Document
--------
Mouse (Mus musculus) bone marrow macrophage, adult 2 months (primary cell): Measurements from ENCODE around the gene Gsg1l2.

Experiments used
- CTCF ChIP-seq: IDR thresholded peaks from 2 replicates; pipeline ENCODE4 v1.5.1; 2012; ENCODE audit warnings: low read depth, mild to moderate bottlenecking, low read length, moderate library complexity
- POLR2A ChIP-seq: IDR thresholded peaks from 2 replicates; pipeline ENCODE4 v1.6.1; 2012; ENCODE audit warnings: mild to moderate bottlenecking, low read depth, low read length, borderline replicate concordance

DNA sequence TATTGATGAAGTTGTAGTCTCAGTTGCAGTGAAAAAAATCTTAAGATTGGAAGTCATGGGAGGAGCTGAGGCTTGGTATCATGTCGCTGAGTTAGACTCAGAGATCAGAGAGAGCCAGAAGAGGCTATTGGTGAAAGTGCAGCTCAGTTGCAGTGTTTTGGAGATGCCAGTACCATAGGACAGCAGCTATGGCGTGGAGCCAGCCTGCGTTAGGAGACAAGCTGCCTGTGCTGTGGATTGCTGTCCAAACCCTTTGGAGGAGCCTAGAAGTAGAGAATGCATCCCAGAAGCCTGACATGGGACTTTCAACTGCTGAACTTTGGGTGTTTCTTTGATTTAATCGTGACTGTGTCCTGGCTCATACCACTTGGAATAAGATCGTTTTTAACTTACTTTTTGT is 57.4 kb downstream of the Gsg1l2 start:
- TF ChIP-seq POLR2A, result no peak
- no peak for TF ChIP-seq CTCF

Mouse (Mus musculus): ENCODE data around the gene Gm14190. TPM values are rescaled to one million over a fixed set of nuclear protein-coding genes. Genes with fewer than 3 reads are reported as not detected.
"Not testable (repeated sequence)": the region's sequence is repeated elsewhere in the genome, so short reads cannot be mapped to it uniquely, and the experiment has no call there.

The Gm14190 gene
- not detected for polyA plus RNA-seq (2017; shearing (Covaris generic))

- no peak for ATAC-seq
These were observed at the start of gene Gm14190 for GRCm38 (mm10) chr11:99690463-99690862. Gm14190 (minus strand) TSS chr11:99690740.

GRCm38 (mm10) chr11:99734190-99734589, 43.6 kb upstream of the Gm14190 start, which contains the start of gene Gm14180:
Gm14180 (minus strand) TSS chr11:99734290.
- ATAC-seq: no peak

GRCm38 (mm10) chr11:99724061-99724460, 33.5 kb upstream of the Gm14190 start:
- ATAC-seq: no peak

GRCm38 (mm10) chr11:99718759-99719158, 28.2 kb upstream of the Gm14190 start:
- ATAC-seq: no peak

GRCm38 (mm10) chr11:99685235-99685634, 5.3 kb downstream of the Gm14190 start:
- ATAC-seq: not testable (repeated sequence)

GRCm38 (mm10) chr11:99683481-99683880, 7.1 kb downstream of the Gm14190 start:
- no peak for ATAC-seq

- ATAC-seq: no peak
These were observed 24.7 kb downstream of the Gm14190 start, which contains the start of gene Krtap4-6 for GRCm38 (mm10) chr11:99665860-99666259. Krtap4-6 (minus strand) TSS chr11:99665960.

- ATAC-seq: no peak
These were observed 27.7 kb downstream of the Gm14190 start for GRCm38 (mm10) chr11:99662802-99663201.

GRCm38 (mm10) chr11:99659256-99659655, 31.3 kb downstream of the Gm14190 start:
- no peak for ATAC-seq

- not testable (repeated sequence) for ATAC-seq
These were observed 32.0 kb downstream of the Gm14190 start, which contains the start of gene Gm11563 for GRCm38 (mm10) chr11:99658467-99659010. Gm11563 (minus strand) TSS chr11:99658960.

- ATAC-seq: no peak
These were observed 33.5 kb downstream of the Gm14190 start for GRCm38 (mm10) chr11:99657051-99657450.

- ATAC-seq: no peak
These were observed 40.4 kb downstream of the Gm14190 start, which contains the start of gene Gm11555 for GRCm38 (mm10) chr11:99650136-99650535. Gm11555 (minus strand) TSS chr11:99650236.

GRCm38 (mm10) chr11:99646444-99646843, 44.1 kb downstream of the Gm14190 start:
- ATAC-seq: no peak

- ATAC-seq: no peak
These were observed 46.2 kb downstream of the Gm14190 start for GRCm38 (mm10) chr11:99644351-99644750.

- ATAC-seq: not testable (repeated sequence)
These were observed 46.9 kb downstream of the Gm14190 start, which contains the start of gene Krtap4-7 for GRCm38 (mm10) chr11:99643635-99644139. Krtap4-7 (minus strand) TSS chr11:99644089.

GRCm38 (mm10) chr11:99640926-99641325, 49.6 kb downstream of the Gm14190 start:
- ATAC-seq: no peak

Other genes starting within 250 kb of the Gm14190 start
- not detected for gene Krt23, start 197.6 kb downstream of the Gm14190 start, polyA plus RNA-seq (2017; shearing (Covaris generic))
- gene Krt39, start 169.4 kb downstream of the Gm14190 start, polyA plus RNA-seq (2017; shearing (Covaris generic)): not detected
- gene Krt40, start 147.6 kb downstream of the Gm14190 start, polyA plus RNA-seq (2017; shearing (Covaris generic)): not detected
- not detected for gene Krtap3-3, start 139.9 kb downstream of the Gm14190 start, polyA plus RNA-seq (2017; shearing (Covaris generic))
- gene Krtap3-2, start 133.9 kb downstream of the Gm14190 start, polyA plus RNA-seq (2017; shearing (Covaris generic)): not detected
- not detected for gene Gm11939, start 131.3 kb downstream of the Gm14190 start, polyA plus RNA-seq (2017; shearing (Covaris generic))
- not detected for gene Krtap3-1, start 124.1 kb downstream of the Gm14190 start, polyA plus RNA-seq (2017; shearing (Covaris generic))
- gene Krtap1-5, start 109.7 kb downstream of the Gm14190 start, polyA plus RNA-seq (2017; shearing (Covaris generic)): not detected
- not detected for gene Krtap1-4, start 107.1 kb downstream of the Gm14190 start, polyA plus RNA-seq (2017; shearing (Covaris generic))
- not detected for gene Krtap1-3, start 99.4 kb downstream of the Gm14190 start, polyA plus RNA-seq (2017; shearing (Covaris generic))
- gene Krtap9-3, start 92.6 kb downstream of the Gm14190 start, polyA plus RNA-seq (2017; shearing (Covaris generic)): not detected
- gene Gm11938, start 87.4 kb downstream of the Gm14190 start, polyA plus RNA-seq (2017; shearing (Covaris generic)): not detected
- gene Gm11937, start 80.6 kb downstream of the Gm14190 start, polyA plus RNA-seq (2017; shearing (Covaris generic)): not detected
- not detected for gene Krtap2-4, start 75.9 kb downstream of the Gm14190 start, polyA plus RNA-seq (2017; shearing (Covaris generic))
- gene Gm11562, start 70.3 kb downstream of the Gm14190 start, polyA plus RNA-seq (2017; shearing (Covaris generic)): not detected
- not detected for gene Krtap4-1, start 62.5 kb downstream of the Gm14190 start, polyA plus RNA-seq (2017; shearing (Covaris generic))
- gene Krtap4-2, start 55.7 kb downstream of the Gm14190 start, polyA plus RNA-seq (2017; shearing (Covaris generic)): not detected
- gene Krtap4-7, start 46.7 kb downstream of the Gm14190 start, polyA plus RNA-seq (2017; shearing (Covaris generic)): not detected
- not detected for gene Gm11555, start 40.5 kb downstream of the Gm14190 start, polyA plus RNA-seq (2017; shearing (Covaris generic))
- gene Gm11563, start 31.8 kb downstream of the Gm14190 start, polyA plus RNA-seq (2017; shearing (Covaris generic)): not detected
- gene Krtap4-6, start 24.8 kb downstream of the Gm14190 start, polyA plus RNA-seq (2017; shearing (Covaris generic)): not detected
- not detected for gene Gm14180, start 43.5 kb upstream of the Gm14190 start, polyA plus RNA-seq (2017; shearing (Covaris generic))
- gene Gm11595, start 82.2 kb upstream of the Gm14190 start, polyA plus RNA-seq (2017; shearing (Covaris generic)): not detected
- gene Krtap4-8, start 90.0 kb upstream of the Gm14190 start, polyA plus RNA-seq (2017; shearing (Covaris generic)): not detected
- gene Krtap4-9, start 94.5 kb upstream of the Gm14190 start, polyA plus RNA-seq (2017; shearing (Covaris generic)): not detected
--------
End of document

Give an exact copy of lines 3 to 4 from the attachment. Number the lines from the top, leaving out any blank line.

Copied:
- CTCF ChIP-seq: IDR thresholded peaks from 2 replicates; pipeline ENCODE4 v1.5.1; 2012; ENCODE audit warnings: low read depth, mild to moderate bottlenecking, low read length, moderate library complexity
- POLR2A ChIP-seq: IDR thresholded peaks from 2 replicates; pipeline ENCODE4 v1.6.1; 2012; ENCODE audit warnings: mild to moderate bottlenecking, low read depth, low read length, borderline replicate concordance